Vomiting can also occur at any time during treatment. When it occurs 1-2 days post-treatment, and the pet is otherwise bright, active, and alert you can use Pepto Bismol¬ using the label “adult dose” for dogs over 40 lbs.; “childrenÕs dose” for dogs under 40 lbs., and 1/4 tsp. for cats (dosed up to twice daily). Remove food for 12-24 hours, and replace it with a pile of ice in a dish. This will help to maintain hydration without stimulating further vomiting. If the vomiting is repetitive (greater than 4X), contains blood, or the pet seems weak and depressed, assume your pet requires immediate veterinary attention.

Diarrhea may occur but is often mild and transient. Several over-the-counter treatments may be given safely to pets and may reduce intestinal discomfort. Imodium A-D ¬ or “Kaopectate” is dosed at “adult dose” for dogs 40 lbs. and over; “children’s dose” for dogs less than 40 lbs.; and 1/4 tsp. for cats up to 2-3X daily. If the diarrhea is severe, persistent, contains blood, or the animal seems weak or depressed, veterinary attention is required.

Fever/Sepsis As previously mentioned, virtually all chemotherapeutic drugs have the ability to at least temporarily suppress the body’s own immune system. The normal range of white blood cell counts in animals is about 6,000-17,000/cmm. If the white blood cell count (neutrophils or “wbcs”) is below about 2,000, then the pet runs the risk of systemic infection. The pet will usually manifest fever (but not always). If the bacteria travel through the bloodstream, it is known as “sepsis.” In rare cases, shock can occur (septic shock), and without rapid treatment, the risk of death is high. Though this period of susceptibility is brief and occurs at a fairly predictable time, its consequences can be life-threatening. Below is a list of the most commonly used drugs and the expected low point in cell counts (the “nadir”), given in days post-treatment:


Drug High-Risk Period
Doxorubicin (Adriamycin®) 7-10 days
Vinblastine 5 – 7 days
Cyclophosphamide ( Cytoxan®) 7 – 10 days
Lomustine (CeeNu®) 7 days, then again at 21 days
Mitoxantrone 7 – 10 days
Cisplatin 10 – 14 days
Carboplatin 10 -13 days
Vincristine 7 – 10 days


Signs of fever or sepsis

  • Fever > 103F (temperature taken by rectal thermometer should be between 100 and 102.8 F.
  • Extreme lethargy (refusal to get up off of dog bed, etc.)
  • Complete disinterest in food
  • Extreme weakness
  • Pale and somewhat “sticky” gums
  • Severe vomiting/diarrhea

What do you do if you suspect infection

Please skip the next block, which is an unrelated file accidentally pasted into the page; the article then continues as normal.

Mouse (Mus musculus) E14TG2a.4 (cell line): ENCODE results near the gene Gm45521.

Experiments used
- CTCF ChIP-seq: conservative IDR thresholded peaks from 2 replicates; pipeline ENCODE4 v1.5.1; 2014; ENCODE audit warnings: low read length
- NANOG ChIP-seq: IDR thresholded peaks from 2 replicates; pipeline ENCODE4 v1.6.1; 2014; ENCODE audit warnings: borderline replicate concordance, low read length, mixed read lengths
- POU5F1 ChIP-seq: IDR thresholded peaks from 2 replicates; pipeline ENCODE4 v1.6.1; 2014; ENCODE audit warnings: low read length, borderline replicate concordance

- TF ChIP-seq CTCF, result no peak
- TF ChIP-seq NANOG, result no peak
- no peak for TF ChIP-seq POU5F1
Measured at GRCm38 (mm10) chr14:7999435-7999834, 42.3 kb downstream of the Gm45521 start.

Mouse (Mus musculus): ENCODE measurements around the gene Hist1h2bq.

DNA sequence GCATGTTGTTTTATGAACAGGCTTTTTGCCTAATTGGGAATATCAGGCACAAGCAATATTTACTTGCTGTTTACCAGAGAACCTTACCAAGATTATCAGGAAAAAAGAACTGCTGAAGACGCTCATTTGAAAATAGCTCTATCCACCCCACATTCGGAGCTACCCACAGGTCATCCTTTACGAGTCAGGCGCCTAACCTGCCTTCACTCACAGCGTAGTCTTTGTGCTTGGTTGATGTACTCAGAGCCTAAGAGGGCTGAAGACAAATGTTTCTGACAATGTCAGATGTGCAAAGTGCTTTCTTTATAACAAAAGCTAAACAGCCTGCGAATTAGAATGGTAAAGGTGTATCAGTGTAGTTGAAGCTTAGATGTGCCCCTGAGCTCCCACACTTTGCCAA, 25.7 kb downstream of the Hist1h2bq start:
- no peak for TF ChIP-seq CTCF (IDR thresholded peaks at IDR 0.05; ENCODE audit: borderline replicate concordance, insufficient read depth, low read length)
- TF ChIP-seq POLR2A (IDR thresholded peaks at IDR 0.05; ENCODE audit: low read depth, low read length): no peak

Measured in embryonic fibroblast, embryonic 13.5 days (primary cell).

• Immediate action is necessary
  • Start the antibiotics you have been given; double the first dose, then continue as the label directs
  • Track the temperature at hourly intervals
  • If your pet is not significantly better in 1-2 hours, call your local veterinarian or a local emergency clinic. DO NOT WAIT OVERNIGHT! This situation can be treated rapidly and almost always successfully. However, an extended delay before initiation of treatment may result in health complications or even death. Your local veterinarian has been given treatment protocols for this situation and in most cases, this will be more convenient for you.

Chemotherapy treads a narrow path between effectiveness and toxicity. In fact, chemotherapeutic protocols are most often limited not by the ability of drugs to kill tumor cells, but by their toxicity to the patient. The goal is to destroy as many malignant cells as possible while leaving enough normal, “organized” cells to recover organ function. It is important, therefore, that we use the highest dosages that we think the patient can tolerate. The more cancer cells surviving any one time, the sooner the patient will become resistant to the beneficial effects of the drugs.


It is important to make an appointment for each chemotherapy administration. At each visit, a doctor or an oncology nurse will examine and treat your dog or cat. We work as a team to minimize the time you and your dog or cat will spend at the hospital. The team approach maximizes quality care and extends the time, which we are available to you. This may mean you might not see the same veterinarian or nurse each time you visit but rest assured that our intent is to provide the most comprehensive and compassionate care possible.

For a cancer such as lymphoma, therapy involves a significant time commitment on the part of the owner/family. Outpatient visits are generally once weekly for 4 weeks, then every 3 weeks for up to 18 months. Other types of cancer require less treatment time. However, we make every effort to accommodate the owner’s schedule, and most visits require 20 to 30 minutes. Many clients like to leave their pet with us temporarily while they go do errands, and you are welcome to do this. You may halt therapy at any time, but we like to have the owner commit to at least 4 weeks, so you will have the benefit of seeing how well a pet can do.